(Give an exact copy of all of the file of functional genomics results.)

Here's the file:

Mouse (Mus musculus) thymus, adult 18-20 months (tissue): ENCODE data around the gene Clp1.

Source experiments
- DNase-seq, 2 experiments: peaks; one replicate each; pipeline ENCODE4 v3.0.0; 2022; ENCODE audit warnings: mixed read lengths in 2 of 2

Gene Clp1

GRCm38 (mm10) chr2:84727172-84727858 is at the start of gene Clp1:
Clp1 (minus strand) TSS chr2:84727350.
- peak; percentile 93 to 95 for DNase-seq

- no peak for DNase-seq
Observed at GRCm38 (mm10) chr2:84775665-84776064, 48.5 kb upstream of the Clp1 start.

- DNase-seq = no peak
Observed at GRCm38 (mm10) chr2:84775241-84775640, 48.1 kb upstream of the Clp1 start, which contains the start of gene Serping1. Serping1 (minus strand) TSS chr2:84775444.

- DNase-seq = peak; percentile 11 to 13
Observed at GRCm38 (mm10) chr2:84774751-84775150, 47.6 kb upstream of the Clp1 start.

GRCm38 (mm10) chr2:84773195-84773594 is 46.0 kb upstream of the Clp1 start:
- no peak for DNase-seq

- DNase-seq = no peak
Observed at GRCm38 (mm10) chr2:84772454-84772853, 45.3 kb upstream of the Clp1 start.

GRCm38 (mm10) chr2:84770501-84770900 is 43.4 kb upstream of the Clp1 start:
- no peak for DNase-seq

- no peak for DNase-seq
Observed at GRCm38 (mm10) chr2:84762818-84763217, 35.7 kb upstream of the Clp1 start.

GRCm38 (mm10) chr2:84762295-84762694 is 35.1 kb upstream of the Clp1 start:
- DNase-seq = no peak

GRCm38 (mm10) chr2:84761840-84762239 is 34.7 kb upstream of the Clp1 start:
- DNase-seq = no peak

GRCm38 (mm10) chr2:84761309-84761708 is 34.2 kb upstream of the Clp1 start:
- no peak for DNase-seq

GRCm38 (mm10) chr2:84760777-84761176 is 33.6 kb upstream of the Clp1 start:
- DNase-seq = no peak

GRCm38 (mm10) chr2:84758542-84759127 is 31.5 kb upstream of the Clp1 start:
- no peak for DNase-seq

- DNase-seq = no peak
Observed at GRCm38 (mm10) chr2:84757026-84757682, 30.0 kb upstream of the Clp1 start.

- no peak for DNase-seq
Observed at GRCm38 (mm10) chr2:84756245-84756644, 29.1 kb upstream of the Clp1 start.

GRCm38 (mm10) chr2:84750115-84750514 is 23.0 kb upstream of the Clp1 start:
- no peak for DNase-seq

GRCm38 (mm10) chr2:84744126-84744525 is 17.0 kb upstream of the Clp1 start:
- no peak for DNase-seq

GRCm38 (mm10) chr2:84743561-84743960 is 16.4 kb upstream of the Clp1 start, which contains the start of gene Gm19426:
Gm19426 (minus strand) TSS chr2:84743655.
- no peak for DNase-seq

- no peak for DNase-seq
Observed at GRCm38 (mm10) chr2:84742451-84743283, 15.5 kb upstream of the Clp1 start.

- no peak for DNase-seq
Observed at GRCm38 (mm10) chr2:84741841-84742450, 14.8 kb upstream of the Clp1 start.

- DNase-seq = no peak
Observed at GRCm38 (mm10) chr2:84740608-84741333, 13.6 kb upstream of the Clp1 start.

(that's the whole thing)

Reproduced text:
Mouse (Mus musculus) thymus, adult 18-20 months (tissue): ENCODE data around the gene Clp1.

Source experiments
- DNase-seq, 2 experiments: peaks; one replicate each; pipeline ENCODE4 v3.0.0; 2022; ENCODE audit warnings: mixed read lengths in 2 of 2

Gene Clp1

GRCm38 (mm10) chr2:84727172-84727858 is at the start of gene Clp1:
Clp1 (minus strand) TSS chr2:84727350.
- peak; percentile 93 to 95 for DNase-seq

- no peak for DNase-seq
Observed at GRCm38 (mm10) chr2:84775665-84776064, 48.5 kb upstream of the Clp1 start.

- DNase-seq = no peak
Observed at GRCm38 (mm10) chr2:84775241-84775640, 48.1 kb upstream of the Clp1 start, which contains the start of gene Serping1. Serping1 (minus strand) TSS chr2:84775444.

- DNase-seq = peak; percentile 11 to 13
Observed at GRCm38 (mm10) chr2:84774751-84775150, 47.6 kb upstream of the Clp1 start.

GRCm38 (mm10) chr2:84773195-84773594 is 46.0 kb upstream of the Clp1 start:
- no peak for DNase-seq

- DNase-seq = no peak
Observed at GRCm38 (mm10) chr2:84772454-84772853, 45.3 kb upstream of the Clp1 start.

GRCm38 (mm10) chr2:84770501-84770900 is 43.4 kb upstream of the Clp1 start:
- no peak for DNase-seq

- no peak for DNase-seq
Observed at GRCm38 (mm10) chr2:84762818-84763217, 35.7 kb upstream of the Clp1 start.

GRCm38 (mm10) chr2:84762295-84762694 is 35.1 kb upstream of the Clp1 start:
- DNase-seq = no peak

GRCm38 (mm10) chr2:84761840-84762239 is 34.7 kb upstream of the Clp1 start:
- DNase-seq = no peak

GRCm38 (mm10) chr2:84761309-84761708 is 34.2 kb upstream of the Clp1 start:
- no peak for DNase-seq

GRCm38 (mm10) chr2:84760777-84761176 is 33.6 kb upstream of the Clp1 start:
- DNase-seq = no peak

GRCm38 (mm10) chr2:84758542-84759127 is 31.5 kb upstream of the Clp1 start:
- no peak for DNase-seq

- DNase-seq = no peak
Observed at GRCm38 (mm10) chr2:84757026-84757682, 30.0 kb upstream of the Clp1 start.

- no peak for DNase-seq
Observed at GRCm38 (mm10) chr2:84756245-84756644, 29.1 kb upstream of the Clp1 start.

GRCm38 (mm10) chr2:84750115-84750514 is 23.0 kb upstream of the Clp1 start:
- no peak for DNase-seq

GRCm38 (mm10) chr2:84744126-84744525 is 17.0 kb upstream of the Clp1 start:
- no peak for DNase-seq

GRCm38 (mm10) chr2:84743561-84743960 is 16.4 kb upstream of the Clp1 start, which contains the start of gene Gm19426:
Gm19426 (minus strand) TSS chr2:84743655.
- no peak for DNase-seq

- no peak for DNase-seq
Observed at GRCm38 (mm10) chr2:84742451-84743283, 15.5 kb upstream of the Clp1 start.

- no peak for DNase-seq
Observed at GRCm38 (mm10) chr2:84741841-84742450, 14.8 kb upstream of the Clp1 start.

- DNase-seq = no peak
Observed at GRCm38 (mm10) chr2:84740608-84741333, 13.6 kb upstream of the Clp1 start.